Immigration Enforcement

On September 27, the USCIS Office of Public Engagement hosted a live teleconference to inform the public how the agency will implement its new policy, or policy memorandum (PM), issued on June 28, 2018, “Updated Guidance for the Referral of Cases and Issuance of Notices to Appear (NTAs) in Cases Involving Inadmissible and Deportable Aliens.”  The policy aligns USCIS operations with Executive Order 13768: Enhancing Public Safety in the Interior of the United States.

The NTA requires the recipient to appear in court before an immigration judge, and is the first step in removal, or deportation, proceedings. After a brief overview of the new NTA policy, which supersedes previous 2011 USCIS guidance on the same topic, USCIS presented a Q&A series from more than 100 questions received by stakeholders. The USCIS teleconference participants represented a broad spectrum of the agency’s divisions including USCIS Field Operations, Policy, and Office of Chief Counsel.  USCIS also announced that the agency will soon host a public webpage about the new NTA policy implementation, and that information conveyed during the teleconference would soon be available in the USCIS electronic reading room.

The top 10 takeaways of the USCIS teleconference regarding its new NTA policy implementation include the following points: Continue Reading Top 10 NTA Takeaways: USCIS Goes Live to Reveal Implementation Plans of New DHS Deportation Policy

As anticipated by an earlier blog post, and after a couple of months of internal planning, USCIS is ready to announce its implementation plan related to the agency’s new Notice to Appear (NTA) policy guidance.  On Thursday, September 27, Mayer Brown’s Global Mobility and Migration practice will eagerly join a live USCIS teleconference entitled “Updated Guidance for the Referral of Cases and Issuance of Notices to Appear (NTAs) in Cases Involving Inadmissible and Deportable Aliens”.  The dialogue will enable our attorneys to immediately learn and question how broadly USCIS plans to interpret its upcoming interpretations of NTA guidance that may warrant deportation proceedings.  As previously shared, USCIS officers will soon issue NTAs on a wider range of cases where an individual is removable and there is evidence of fraud, criminal activity, or where an applicant is denied an immigration benefit and is unlawfully present in the United States. The USCIS teleconference should also share more insight regarding the Department of Homeland Security’s removal priorities per Executive Order 13768, Enhancing Public Safety in the Interior of the United States. More to come from The Mobile Workforce on this topic.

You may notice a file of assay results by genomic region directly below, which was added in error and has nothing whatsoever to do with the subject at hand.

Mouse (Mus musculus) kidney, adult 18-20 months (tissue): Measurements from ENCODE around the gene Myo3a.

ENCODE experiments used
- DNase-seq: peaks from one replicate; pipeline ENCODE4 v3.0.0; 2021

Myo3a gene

USCIS Broadens Categories for Deportation Under New Policy Guidance and Will Issue Notices of Appearance 

On June 28, the U.S. Citizenship and Immigration Service (USCIS) issued new policy guidance that expands the circumstances under which an adjudicator will generate a Notice to Appear (NTA), a charging document that commences removal proceedings and the deportation process, and instructs its recipient to appear before an immigration judge.  The guidance broadens USCIS authority to initiate NTAs in cases of fraud, criminal activity, or when an immigrant applicant is denied an immigration benefit and accrues unlawful presence.  The guidance aligns the agency with current immigration enforcement priorities under Executive Order 13768, Enhancing Public Safety in the Interior of the United States.

Traditionally, under 2011 policy guidance, USCIS referred deportation matters to Immigration Customs Enforcement (ICE). Now, USCIS will issue NTAs on its own. The new guidance also states that “USCIS will issue an NTA where, upon issuance of an unfavorable decision on an application, petition, or benefit request, the alien is not lawfully present in the United States”. Thus, applicants for U.S. citizenship, green card, or extension or change of status petitions who are ultimately denied could face deportation, whether they are business visitors, H-1B visa holders, or international students.

This policy shift may impact the American workplace if immigrant workers facing deportation lose their jobs due to deportation, and employers must rehire.

To compound the increase of deportation proceedings that the policy might spark, immigration courts and judges currently face over 700,000 backlog cases, almost double the 400,000 cases held in 2014 by the U.S. Department of Justice Executive Office of Immigration Review.

The new USCIS guidance exempts most Deferred Action for Childhood Arrivals recipients.

Mayer Brown counsel Lisa Pino was quoted in an article featured in The California Lawyer Daily Journal discussing the uptick in Immigration and Customs Enforcement (“ICE”) worksite investigations, which have doubled since October 2017.  This increase aligns with the Trump Administration’s immigration policy priorities, published in late 2017, to hire 10,000 more ICE officers and 300 Federal prosecutors.  Pino advises employers to focus on compliance, mitigate risk, and adopt best practices to better manage the  immigration needs for their workforce.

Read the article.